These root directories contain all of the report objects and instances on the system. You may change these settings if you want to use different directories after installing BusinessObjects Enterprise. To select a new or existing database for a CMS on UNIX Use the cmsdbsetup. For reference. and your Password. Click OK. 110 BusinessObjects Enterprise Administrator’s Guide .5 Managing and Configuring Servers Configuring the intelligence tier • If you selected a native driver. 8.sh script. In other words. 7. Start the Central Management Server. if the Input and Output File Repository Servers share the same root directory. then one server might damage files belonging to the other. you are prompted for your database Server Name. Provide this information and then click OK. because modifications to the files and subdirectories belonging to one server could have adverse effects on the other server.sh” on page 601 Setting root directories and idle times of the File Repository Servers The Properties tabs of the Input and Output File Repository Servers enable you to change the locations of the default root directories. or if you upgrade to a different drive (thus rendering the old directory paths invalid). The SvcMgr dialog box notifies you when the CMS database setup is complete. your Login ID. Note: • The Input and Output File Repository Servers must not share the same root directory. see “cmsdbsetup.

and all Output File Repository Servers must share the same root directory (otherwise there is a risk of having inconsistent instances). By default. Click the link to the File Repository Server you want to change. the File Repository Servers are named Input and Output.” as appropriate. You must restart the server for the changes to take effect. This setting limits the length of time that the server waits before it closes inactive connections. respectively. BusinessObjects Enterprise Administrator’s Guide 111 . If you run multiple instances of each server. 4. Click Update to save the changes.” and “Output. it is important to understand that setting a value too low can cause a user's request to be closed prematurely. Click either Apply or Update: • • Click Apply to submit changes and restart the server so that the changes take effect immediately. 1. all Input File Repository Servers must share the same root directory. the Input File Repository Server is set to use D:\InputFRS\ as its root directory. The server will remain idle for a maximum of 15 minutes. Setting a value that is too high can result the uneasier consumption of system resources such as processing time and disk space. 3. To modify settings for a File Repository Server Go to the Servers management area of the CMC.Managing and Configuring Servers Configuring the intelligence tier 5 • If you run multiple File Repository Servers. their names should be prefixed with “Input. • • You can also set the maximum idle time of each File Repository Server. In this example. Make your changes on the Properties tab. The root directory should be on a drive that is local to the server. It is recommended that you replicate the root directories using a RAID array or an alternative hardware solution. Before you change this setting. 2.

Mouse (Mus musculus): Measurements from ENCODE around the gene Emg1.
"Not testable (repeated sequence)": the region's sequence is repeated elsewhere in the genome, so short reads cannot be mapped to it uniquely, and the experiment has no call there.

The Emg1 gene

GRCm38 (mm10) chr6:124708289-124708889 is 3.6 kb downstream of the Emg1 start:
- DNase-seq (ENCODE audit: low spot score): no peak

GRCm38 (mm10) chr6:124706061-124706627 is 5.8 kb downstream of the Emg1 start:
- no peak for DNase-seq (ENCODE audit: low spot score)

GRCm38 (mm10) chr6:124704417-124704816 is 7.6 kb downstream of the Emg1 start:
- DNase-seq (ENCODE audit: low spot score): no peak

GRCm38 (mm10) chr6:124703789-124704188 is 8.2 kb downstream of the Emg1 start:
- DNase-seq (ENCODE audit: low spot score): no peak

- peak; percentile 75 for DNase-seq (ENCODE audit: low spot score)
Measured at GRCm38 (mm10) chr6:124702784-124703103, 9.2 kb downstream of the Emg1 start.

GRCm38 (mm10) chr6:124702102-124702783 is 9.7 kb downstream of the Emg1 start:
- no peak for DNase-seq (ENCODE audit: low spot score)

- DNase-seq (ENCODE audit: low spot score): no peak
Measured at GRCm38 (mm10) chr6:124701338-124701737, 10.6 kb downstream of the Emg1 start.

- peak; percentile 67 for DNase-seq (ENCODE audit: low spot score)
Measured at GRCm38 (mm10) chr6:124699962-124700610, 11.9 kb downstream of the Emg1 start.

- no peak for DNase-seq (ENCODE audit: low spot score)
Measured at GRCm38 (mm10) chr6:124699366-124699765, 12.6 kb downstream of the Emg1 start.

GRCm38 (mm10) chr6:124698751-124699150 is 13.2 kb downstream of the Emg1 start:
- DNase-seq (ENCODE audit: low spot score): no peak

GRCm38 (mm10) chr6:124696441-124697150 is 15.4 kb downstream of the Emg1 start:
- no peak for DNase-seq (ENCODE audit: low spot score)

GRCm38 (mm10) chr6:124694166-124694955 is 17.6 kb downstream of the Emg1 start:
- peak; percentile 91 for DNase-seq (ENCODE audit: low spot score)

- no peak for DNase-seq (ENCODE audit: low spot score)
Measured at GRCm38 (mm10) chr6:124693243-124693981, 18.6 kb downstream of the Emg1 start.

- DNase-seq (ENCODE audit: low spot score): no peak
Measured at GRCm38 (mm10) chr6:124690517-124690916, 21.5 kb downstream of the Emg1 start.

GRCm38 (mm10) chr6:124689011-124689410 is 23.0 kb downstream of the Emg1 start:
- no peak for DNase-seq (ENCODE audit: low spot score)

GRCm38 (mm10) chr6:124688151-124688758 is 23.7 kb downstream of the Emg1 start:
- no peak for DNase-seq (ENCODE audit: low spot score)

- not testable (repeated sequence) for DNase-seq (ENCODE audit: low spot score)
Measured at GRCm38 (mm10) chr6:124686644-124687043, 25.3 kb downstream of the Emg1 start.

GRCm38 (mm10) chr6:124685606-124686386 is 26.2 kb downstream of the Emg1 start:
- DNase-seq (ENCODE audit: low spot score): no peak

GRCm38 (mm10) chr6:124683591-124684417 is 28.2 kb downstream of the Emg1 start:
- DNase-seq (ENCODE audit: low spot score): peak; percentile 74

but the “Maximum Simultaneous Processing Threads” is increased to 50. the Cache Server retains most of the default settings. In this example. the maximum number of simultaneous processing threads. the number of minutes before an idle job is closed. 2. 3. 112 BusinessObjects Enterprise Administrator’s Guide . and the number of minutes between refreshes from the database.5 Managing and Configuring Servers Configuring the intelligence tier Modifying Cache Server performance settings The Properties tab of the Cache Server allows you to set the location of the cache files. Click the link to the Cache Server whose settings you want to change. the maximum cache size. To modify Cache Server performance settings Go to the Servers management area of the CMC. Make your changes on the Properties tab. 1.